CEDAR RAPIDS, Iowa — Terry Rich would love to know the story behind the winner of a lottery jackpot walking away from a ticket valued at $7.5 million after taxes.
"It's the only time we can find anywhere in world lottery history that somebody won a major jackpot and gave it up," Rich said Aug. 8.
Although there have been cases of people not claiming a jackpot because they lost their winning ticket, "No one has ever claimed it, had the hoopla, and then said, 'OK, we don't want it. Bye,'" Rich said.
However, Rich, the director of the Iowa Lottery, and a Department of Criminal Investigation agent involved in the case say the odds of solving the mystery may be no better than 50-50.
The mystery, which has led to discussions of a movie, began with a Hot Lotto ticket with an after-tax value of $7.5 million that matched the grand-prize numbers drawn on Dec. 29, 2010. It wasn't turned in until a year later — less than two hours before the jackpot was slated to expire — bearing the name of a New York attorney who was acting on behalf of a Belize-based investment trust.
The attorney ultimately withdrew his claim after Lottery officials said they would not pay the money unless he answered their questions.
After "hitting the investigation hot and heavy," DCI Special Agent-in-Charge Patrick Townsend, said the case is at something of a standstill as they await the results of subpoenas issued for telephone and email records of "people of interest."
The investigation, he added, has not pointed toward any involvement by Iowa Lottery employees.
"There was nothing to lead us in that direction," Townsend said.
Whether they strike pay dirt with the subpoenas or people come forward with new information, Townsend doubts investigators will lose interest in the case.
"It's been one of the more interesting cases," he said. "There have been a lot of turns, a lot of 'Wow, that's interesting' moments."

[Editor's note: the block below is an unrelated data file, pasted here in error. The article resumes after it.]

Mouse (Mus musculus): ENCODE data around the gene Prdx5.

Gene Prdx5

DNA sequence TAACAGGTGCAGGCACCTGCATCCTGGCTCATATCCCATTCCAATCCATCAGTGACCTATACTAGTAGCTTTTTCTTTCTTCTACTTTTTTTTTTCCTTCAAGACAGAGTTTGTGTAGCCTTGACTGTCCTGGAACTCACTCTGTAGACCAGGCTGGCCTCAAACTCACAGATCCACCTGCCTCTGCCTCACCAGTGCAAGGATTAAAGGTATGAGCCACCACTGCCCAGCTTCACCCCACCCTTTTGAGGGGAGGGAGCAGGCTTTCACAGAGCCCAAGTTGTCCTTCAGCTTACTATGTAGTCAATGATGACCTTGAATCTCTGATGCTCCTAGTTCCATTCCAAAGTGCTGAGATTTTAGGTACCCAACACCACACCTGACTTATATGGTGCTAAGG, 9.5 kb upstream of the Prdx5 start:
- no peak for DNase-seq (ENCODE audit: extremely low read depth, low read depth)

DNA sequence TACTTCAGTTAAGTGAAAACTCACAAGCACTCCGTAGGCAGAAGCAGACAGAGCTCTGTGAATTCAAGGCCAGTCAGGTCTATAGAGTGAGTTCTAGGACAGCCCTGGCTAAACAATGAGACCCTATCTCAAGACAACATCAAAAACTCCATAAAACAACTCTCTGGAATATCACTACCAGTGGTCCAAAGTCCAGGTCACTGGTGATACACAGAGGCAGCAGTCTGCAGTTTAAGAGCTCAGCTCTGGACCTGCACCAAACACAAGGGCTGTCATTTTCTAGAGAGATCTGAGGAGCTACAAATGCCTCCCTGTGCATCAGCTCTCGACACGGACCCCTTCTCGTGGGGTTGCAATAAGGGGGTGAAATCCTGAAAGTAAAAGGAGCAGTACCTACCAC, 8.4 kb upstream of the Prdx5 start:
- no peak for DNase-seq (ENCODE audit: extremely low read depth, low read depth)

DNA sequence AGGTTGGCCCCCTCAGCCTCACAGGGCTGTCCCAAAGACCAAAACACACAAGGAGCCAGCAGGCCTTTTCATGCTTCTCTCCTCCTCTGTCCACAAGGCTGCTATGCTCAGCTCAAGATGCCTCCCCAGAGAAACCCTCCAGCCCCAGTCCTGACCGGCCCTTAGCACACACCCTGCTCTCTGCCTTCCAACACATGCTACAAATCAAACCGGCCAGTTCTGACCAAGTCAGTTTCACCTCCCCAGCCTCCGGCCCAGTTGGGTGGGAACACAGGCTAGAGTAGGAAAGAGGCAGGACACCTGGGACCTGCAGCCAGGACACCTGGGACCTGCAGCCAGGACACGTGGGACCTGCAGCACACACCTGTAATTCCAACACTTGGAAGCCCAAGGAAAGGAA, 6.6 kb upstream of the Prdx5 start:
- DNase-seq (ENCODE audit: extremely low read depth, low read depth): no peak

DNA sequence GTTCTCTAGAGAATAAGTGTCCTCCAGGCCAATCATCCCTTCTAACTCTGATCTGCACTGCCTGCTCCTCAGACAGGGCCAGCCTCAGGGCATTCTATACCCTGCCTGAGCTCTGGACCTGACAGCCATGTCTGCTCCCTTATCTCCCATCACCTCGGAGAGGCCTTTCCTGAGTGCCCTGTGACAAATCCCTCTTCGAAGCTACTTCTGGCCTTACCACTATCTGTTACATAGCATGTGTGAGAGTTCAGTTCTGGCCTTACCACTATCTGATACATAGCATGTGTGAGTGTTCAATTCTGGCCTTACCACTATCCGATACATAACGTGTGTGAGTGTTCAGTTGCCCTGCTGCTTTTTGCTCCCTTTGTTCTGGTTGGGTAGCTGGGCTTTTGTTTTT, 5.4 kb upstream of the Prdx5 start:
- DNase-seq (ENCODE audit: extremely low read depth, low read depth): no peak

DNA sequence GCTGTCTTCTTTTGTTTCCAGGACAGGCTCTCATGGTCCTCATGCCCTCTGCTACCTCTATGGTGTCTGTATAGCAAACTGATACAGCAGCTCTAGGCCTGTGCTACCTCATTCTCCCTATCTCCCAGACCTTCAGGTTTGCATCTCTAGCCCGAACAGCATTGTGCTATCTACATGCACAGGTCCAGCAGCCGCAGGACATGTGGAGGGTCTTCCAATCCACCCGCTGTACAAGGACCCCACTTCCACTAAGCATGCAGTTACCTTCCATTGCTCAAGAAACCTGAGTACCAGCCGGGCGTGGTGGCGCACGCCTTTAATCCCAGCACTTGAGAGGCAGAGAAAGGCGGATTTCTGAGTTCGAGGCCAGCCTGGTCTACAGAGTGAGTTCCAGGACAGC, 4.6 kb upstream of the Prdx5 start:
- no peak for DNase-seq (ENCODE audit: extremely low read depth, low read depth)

Whether the case is solved, Rich believes the Lottery has handled it properly and is confident the integrity and security of the Lottery has been preserved.
"The bottom line is we kept the money," he said.
It will give away $1 million of it at the Iowa State Fair, which starts Aug. 9.
The case has spawned numerous theories. Although cautious not to say anything that would interfere with the investigation, Rich dismissed the idea the ticketholder was underage.
"I don't believe that's the case based on what I know," he said.
Another theory is the winning ticket was taken from the purchaser after he bragged about his jackpot.
"They usually have loose lips," Rich said. "Maybe they showed it to someone (who) took the ticket and said, 'Good-bye,' and disposed of that person."
Still another theory centers around a ticket purchased illegally through an international syndicate with the parties walking away from the jackpot rather than answer the Lottery's questions.
There still are a couple of people who claim the winning ticket was stolen from them. That's not Rich's problem.
"Under the law, as I understand it, they have to sue the guy in New York because he was the one who claimed it," he said.
Regardless where the subpoenas lead, Rich said the story may take on a life of its own.
His office has fielded inquiries from people interested in making a movie about the Hot Lotto ticket mystery. There's nothing definite and Rich hasn't given a lot of thought to which actor should play him.
"The ones that come to mind are Ed Asner or Robert Redford, but they're old," he joked. "But I guess I am too."